Underwater archaeology searching for early human occupation in northern Europe

by Dr Rachel Bynoe

13 Sep 2021

Diver hammering sample tube into Pleistocene deposits for palaeoenvironmental sampling. Credit: Dr Rachel Bynoe

Pleistocene remains on the coast of Norfolk

In 1877, a powerful storm brought large slabs of freshwater clay-ironstone onto the foreshore at Happisburgh, a village on the coast of Norfolk. For many years, people had been finding the bones of long-extinct animals, such as mammoths, on the beaches and encased within the cliff deposits, but these blocks were something new. They contained impressions of the leaves of trees, seeds, shells and the bones of freshwater fish and were, it seemed, eroding from the seabed, providing evidence of now-submerged terrestrial landscapes that, at that time (~1.5 – 0.5 million years ago), connected Britain to the continent. So fascinating were these blocks that Clement Reid, a natural scientist at the time, went searching for them with a grappling iron from a Geological Survey boat. Although they were unsuccessful in bringing anything to the surface, they located a rocky, iron-rich outcrop, which he published in his 1890 book on The Pliocene Deposits of Britain.

Diver hammering sample tube into Pleistocene deposits for palaeoenvironmental sampling
Diver hammering sample tube into Pleistocene deposits for palaeoenvironmental sampling. Credit: Dr Rachel Bynoe

The presence of these blocks, since found containing bones of Pleistocene animals, and the reports of a rich collection of animal bones from the foreshore and cliffs, led to a lot of research on these deposits. However, the lack of archaeology and the difficulties of working underwater meant that from the early 1900s, they were largely overlooked.

Archaeological discoveries re-writing the story of early human occupation in northern Europe

Over the past 15 years, everything has changed: exciting archaeological discoveries by the Pathways to Ancient Britain group at Happisburgh, on the coast of Norfolk, UK, have begun to re-write the story of early human occupation in northern Europe. These sites have shown that our ancestors were surviving harsh winter temperatures nearly one million years ago; hundreds of thousands of years earlier than previously thought. Given the difficulties of surviving in these conditions, something that I am interested in is what they were doing here – how they were surviving and whether something about the contemporary environments was facilitating this. One aspect to answering this question lies in the aforementioned terrestrial parts of these landscapes that are now submerged. Understanding the use of these lower-lying areas by our early ancestors could help to answer questions about how and why they were here and the behaviour associated with different environments, as well as, possibly, increase the known archaeological record considerably. However, with modern sea levels submerging these landscapes, our ability to do this is seriously inhibited.

Accessing submerged landscapes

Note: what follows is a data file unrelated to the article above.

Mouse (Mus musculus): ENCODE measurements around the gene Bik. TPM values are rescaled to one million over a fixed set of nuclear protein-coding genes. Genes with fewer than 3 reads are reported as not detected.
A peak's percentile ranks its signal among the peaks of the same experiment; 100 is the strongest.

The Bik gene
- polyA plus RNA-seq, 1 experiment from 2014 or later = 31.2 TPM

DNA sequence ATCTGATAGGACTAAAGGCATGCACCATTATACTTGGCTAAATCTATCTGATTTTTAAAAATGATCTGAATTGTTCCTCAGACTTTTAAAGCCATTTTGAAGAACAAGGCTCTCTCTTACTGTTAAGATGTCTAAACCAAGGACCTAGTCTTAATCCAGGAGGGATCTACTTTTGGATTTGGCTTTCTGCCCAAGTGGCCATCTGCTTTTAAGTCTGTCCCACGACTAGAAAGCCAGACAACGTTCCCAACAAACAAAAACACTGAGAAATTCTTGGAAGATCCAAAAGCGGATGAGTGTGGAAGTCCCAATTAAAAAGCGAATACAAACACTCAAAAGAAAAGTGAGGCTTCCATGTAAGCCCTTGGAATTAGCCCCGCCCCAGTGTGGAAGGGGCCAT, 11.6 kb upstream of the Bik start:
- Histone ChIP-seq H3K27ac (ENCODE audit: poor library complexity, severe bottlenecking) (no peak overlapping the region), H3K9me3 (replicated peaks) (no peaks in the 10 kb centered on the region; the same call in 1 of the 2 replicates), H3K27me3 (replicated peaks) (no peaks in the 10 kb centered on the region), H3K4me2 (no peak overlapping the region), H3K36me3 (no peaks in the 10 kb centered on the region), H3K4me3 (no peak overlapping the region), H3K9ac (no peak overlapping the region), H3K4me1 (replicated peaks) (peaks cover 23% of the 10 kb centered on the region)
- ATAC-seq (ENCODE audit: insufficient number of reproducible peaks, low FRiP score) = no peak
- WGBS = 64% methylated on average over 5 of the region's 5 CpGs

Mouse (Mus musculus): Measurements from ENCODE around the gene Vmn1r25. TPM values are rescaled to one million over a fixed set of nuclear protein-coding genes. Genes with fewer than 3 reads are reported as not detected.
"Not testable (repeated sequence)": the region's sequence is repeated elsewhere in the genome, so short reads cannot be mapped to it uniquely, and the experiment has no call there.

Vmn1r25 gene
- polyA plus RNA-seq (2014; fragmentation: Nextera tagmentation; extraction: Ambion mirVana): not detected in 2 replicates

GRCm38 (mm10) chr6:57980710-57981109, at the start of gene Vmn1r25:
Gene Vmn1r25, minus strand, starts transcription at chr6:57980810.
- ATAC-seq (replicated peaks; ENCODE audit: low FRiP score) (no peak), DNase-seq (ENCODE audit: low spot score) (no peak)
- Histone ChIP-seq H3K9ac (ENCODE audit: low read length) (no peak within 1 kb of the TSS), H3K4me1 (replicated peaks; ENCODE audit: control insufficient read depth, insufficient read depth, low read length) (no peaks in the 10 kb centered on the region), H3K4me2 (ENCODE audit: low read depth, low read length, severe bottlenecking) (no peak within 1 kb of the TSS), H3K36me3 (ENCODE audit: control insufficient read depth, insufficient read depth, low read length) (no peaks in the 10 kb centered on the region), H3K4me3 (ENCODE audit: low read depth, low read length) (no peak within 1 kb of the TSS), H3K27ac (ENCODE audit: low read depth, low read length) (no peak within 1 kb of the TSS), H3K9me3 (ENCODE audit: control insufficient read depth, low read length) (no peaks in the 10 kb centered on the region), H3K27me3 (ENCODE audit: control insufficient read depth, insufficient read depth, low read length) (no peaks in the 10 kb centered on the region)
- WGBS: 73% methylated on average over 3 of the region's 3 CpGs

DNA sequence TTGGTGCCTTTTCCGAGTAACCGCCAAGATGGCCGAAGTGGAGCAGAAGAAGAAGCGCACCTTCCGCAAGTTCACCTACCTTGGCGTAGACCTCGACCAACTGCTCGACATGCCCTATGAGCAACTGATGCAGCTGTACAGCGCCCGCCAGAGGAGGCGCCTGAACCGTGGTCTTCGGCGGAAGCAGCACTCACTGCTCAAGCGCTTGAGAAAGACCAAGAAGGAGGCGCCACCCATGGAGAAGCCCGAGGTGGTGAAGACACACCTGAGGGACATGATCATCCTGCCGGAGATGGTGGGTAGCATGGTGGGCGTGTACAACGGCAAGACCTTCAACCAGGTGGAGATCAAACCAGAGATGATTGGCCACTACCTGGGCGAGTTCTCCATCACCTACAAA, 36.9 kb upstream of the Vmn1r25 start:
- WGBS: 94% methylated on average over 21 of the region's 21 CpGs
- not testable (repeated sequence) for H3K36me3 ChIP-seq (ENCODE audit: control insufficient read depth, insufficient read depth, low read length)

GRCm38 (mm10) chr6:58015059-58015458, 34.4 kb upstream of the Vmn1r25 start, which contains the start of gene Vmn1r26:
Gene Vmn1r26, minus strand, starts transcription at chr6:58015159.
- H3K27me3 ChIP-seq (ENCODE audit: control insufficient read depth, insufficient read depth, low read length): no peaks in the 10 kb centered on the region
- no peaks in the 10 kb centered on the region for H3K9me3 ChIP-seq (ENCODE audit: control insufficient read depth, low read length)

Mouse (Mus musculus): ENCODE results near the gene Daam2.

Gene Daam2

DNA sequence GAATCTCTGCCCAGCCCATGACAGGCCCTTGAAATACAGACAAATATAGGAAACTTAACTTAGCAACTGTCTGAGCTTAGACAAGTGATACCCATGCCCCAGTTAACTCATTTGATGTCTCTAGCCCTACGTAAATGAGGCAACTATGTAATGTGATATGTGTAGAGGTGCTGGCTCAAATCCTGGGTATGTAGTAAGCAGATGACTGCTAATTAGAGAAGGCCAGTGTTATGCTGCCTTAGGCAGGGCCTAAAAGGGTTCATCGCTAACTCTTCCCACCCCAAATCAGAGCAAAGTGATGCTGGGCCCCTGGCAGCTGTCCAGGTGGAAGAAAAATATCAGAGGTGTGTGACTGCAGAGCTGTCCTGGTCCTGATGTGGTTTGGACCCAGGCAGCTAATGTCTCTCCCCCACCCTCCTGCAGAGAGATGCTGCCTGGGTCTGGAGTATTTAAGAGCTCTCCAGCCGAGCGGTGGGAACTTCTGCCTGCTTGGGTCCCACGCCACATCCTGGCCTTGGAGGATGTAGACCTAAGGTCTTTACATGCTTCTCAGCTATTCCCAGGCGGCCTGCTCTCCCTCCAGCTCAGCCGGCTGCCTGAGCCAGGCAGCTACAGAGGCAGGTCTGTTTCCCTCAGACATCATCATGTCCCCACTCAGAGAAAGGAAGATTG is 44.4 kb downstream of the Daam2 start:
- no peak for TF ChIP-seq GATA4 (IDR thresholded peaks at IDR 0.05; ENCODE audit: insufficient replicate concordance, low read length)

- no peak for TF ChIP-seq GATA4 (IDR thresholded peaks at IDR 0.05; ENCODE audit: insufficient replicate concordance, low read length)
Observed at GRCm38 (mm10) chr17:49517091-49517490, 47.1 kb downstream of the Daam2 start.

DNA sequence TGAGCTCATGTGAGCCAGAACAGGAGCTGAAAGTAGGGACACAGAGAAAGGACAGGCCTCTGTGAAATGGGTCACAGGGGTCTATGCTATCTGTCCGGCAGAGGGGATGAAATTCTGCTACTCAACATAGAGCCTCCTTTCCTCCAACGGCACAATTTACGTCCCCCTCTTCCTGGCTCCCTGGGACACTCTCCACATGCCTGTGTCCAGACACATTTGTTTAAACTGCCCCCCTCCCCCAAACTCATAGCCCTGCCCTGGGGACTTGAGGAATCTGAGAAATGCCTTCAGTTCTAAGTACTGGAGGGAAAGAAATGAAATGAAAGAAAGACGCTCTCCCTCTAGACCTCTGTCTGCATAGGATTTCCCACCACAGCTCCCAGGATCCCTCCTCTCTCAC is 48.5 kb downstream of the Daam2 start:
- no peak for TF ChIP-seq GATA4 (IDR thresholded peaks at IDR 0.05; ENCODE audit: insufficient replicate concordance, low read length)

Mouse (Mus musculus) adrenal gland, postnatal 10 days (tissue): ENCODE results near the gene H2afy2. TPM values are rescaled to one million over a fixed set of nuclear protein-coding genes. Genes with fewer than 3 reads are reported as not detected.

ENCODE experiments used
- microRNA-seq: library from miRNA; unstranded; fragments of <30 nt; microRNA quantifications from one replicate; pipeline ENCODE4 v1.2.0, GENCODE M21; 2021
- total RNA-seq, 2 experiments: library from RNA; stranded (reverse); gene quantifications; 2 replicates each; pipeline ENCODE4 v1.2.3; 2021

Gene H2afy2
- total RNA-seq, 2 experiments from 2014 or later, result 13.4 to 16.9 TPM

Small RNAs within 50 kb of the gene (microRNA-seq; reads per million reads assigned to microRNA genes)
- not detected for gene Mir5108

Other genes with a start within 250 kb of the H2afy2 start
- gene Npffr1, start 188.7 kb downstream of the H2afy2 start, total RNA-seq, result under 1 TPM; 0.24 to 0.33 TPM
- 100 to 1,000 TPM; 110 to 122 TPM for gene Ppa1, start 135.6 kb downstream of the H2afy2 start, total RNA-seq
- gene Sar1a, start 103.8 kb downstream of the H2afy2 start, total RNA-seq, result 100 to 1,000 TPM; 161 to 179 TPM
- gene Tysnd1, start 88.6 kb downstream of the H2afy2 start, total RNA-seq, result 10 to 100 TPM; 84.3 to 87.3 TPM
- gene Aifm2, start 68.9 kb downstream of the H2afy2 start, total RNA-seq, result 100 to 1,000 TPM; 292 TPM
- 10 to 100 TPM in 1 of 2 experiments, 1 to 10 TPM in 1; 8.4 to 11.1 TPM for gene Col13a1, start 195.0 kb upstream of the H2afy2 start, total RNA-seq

How do we access these landscapes now that they are submerged? Recent years have seen a surge in people collecting Pleistocene animal bones and, more recently, stone tools from the beaches around Happisburgh, many of which have accurate GPS information and have that same concreted material adhering to them. In addition to the information from Reid’s 1890 publication, recent analysis of these finds points to two things: first, that some of these are deriving from the known foreshore deposits associated with the archaeological sites; but second, that a significant number of these appear to be eroding out and washing in from the deposits now underwater. Using the patterning of these finds, previous diving for this research has located underwater deposits, which we have begun to analyse for things like pollen, microfauna (things like vole teeth, which tell us a lot about the age of deposits) and ostracods. These will not just tell us what life was like when they were laid down, but are helping us to begin to link the submerged deposits with those on the foreshore, providing a wider picture of the landscape and its occupation. This is being aided by sub-seabed imaging, which is showing the extent of the submerged deposits in areas where sand waves are obscuring our view as divers. In addition, stone tools and Pleistocene animal bones have been found underwater, all of which, so far, have been loose on the seabed.

Fragments of mammoth forelimb
Fragments of mammoth forelimb. Credit: Dr Rachel Bynoe

However, two fragments of rolled and barnacle-encrusted mammoth forelimb, found on separate dives in 2019, fit together perfectly, indicating that despite spending a while moving along the seabed, these bones are moving in a uniform way. This implies that, if we can unpick these movement patterns, we should be able to trace them to their source.

In our research, we continue to use seabed imaging to search specific locations for outcropping archaeology, as well as spending time (water visibility permitting) searching for the original locations of the archaeology that is washing up. Although a bit like a needle in a haystack, the methods used to come up with the search areas have really helped us to narrow it down. We are ultimately hopeful of not just locating and investigating these submerged archaeological signatures, but of gaining a clearer understanding of the wider landscapes of occupation that facilitated survival at such early dates.

Dr Rachel Bynoe (@rachelbynoe) is a Lecturer in Archaeology at the University of Southampton. She was awarded a British Academy Small Research Grant in 2019, with support from the Honor Frost Foundation.

Lead image: Diver hammering sample tube into Pleistocene deposits for palaeoenvironmental sampling. Credit: Dr Rachel Bynoe


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